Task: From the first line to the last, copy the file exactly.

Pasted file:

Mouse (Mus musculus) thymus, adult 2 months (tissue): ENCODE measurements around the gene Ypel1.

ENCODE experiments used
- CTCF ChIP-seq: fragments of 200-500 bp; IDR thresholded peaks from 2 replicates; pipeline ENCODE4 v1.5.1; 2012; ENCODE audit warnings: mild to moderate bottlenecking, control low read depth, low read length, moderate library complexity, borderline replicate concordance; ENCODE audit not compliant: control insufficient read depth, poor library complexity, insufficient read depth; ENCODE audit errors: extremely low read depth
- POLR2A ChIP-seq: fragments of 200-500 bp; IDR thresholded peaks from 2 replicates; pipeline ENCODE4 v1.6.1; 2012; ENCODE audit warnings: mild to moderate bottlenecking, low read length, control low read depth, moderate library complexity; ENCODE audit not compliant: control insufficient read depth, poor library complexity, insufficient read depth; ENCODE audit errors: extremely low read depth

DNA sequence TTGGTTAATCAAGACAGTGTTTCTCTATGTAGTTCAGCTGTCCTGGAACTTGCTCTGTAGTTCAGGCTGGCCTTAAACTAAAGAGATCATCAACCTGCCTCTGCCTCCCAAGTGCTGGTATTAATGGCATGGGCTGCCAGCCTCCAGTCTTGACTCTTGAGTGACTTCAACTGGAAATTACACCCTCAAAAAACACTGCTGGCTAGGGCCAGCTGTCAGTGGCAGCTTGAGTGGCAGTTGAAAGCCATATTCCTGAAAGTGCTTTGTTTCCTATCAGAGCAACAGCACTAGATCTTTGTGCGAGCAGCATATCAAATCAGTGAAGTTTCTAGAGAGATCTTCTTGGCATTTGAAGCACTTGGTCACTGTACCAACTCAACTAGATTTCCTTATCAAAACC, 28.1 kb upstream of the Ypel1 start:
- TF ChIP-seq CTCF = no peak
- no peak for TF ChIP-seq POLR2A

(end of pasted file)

Mouse (Mus musculus) thymus, adult 2 months (tissue): ENCODE measurements around the gene Ypel1.

ENCODE experiments used
- CTCF ChIP-seq: fragments of 200-500 bp; IDR thresholded peaks from 2 replicates; pipeline ENCODE4 v1.5.1; 2012; ENCODE audit warnings: mild to moderate bottlenecking, control low read depth, low read length, moderate library complexity, borderline replicate concordance; ENCODE audit not compliant: control insufficient read depth, poor library complexity, insufficient read depth; ENCODE audit errors: extremely low read depth
- POLR2A ChIP-seq: fragments of 200-500 bp; IDR thresholded peaks from 2 replicates; pipeline ENCODE4 v1.6.1; 2012; ENCODE audit warnings: mild to moderate bottlenecking, low read length, control low read depth, moderate library complexity; ENCODE audit not compliant: control insufficient read depth, poor library complexity, insufficient read depth; ENCODE audit errors: extremely low read depth

DNA sequence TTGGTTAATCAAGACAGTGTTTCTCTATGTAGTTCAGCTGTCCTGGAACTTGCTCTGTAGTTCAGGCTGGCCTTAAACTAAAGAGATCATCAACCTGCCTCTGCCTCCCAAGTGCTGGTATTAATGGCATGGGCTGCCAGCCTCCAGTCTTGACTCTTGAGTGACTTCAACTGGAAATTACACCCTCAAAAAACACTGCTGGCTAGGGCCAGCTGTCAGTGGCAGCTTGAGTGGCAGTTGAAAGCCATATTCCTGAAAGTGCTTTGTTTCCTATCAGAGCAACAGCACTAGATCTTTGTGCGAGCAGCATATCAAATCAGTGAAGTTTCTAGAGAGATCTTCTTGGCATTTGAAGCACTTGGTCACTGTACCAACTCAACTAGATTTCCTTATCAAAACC, 28.1 kb upstream of the Ypel1 start:
- TF ChIP-seq CTCF = no peak
- no peak for TF ChIP-seq POLR2A